The woman was asymptomatic for COVID-19 at the time of the MRI, and she only reported feeling mild upper respiratory symptoms two weeks prior to the scan. But the radiologist interpreting her contrast-enhanced MR images found signs of subpleural consolations and a high T2 signal, suggesting she was infected with the novel coronavirus.
"Given the predilection of COVID-19 for affecting the respiratory system, any imaging which encompasses all or part of the lungs could display incidental changes of the infection," wrote the authors, led by Dr. Adam Brown from Royal Free Hospital in London (Radiology Case Reports, September 2020, Vol. 15:9, pp. 1629-1632).
The woman was diagnosed with invasive lobular breast carcinoma after an abnormal mammogram result. She had been referred to the Royal Free Hospital radiology department for local staging, which showed unifocal carcinoma in the patient's upper, outer quadrant of her left breast.
But the breast cancer wasn't the patient's only notable MRI finding. The reading radiologist also spotted incidental findings in the pulmonary space on the patient's MRI, including abnormal subpleural high T2 signal intensity in the lung periphery and enhancement in subpleural regions on postcontrast, fat-saturated T1-weighted images.
"Given the high prevalence of COVID-19 infection in the local community at the time, concern was raised that the incidental lung findings may be secondary to positive COVID-19 status," the authors wrote.
The radiology department contacted the patient, urging her to seek follow-up care at the hospital. She underwent chest radiography, which showed peripheral patchy airspace consolidation -- a finding common with COVID-19. At the time, the patient was asymptomatic, and she and her household members were instructed to self-isolate according to federal guidelines.
One day later, the patient experienced increased breathlessness and returned to the emergency department. A CT scan revealed bilateral subpleural ground-glass opacities with consolidation and multiple right lower lobe segmental acute pulmonary emboli, helping to strengthen the likelihood of COVID-19 infection.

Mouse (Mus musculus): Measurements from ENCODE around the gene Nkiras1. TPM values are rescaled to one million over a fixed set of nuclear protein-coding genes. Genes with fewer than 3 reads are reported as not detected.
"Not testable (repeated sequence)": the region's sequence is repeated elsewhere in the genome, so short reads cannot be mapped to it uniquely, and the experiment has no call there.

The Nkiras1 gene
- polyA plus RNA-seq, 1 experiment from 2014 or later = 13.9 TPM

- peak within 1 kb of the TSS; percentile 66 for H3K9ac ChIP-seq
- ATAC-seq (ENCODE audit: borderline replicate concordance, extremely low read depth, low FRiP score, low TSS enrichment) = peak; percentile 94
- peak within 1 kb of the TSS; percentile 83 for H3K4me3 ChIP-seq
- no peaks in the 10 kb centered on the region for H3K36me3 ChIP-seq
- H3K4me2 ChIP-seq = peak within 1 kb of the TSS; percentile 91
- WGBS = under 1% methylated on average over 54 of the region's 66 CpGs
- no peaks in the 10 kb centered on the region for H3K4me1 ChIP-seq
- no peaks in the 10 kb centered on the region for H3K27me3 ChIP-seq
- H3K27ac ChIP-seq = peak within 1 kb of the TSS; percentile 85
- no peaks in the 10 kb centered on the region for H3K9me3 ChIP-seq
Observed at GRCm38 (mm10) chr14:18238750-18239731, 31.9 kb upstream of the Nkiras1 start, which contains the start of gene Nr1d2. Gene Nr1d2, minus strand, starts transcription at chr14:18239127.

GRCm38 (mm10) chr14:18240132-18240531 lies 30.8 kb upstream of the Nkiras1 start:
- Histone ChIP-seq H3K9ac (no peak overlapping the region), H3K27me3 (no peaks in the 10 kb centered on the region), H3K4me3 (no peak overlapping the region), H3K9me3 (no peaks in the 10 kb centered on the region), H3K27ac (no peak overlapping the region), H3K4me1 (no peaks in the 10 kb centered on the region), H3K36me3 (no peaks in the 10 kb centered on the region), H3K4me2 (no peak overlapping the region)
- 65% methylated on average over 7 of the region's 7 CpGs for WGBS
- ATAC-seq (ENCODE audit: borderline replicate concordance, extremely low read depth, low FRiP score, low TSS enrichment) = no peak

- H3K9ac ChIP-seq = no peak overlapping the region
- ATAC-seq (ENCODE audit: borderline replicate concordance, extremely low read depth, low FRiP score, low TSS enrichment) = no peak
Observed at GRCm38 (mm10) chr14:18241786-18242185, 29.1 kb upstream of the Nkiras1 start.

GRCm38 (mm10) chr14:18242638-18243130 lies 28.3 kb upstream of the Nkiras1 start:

The hospital staff treated the patient for COVID-19, according to senior study author Dr. Anmol Malhotra, consultant radiologist and breast imaging lead at the Royal Free Hospital. Malhotra noted that the patient also developed an incidental pulmonary embolism secondary to COVID-19, but she recovered and was discharged.
"This represents the first case of COVID-19 identified on breast MR imaging that the authors have seen and highlights the importance of prompt identification and flagging of incidental pulmonary findings to minimize further transmission of the virus in asymptomatic carriers," the team wrote.
While COVID-19 findings are well-documented for CT and chest radiography, the disease's presentation is not as well understood on MRI. Other reports have said COVID-19 can present similarly to other forms of pneumonia, including nonspecific high T2 signal intensity with enhancement on postcontrast T1 imaging.
T2-weighted MRI depicting subpleural high T2 signal intensity (red arrows). All images courtesy of Dr. Anmol Malhotra.
T1-weighted postcontrast fat-saturated MRI depicting subpleural consolidation enhancement (red arrows).
The case also highlights the importance of looking for incidental findings on images that at least partially visualize the lungs. This not only includes breast MRI but also shoulder trauma imaging and some abdominal CT and MRI, the authors noted.
"Identification of these findings in asymptomatic patients allows appropriate isolation measures of patient and household contacts to be commenced to minimize further spread of the virus and also allows safety net advice to be given to make the patient aware of any possible future deterioration," Anmol and colleagues concluded. "Training of radiographers to identify suspicious lung changes at the time of image acquisition can allow for appropriate cleaning of equipment and surroundings to minimize risk of infection to subsequent patients."
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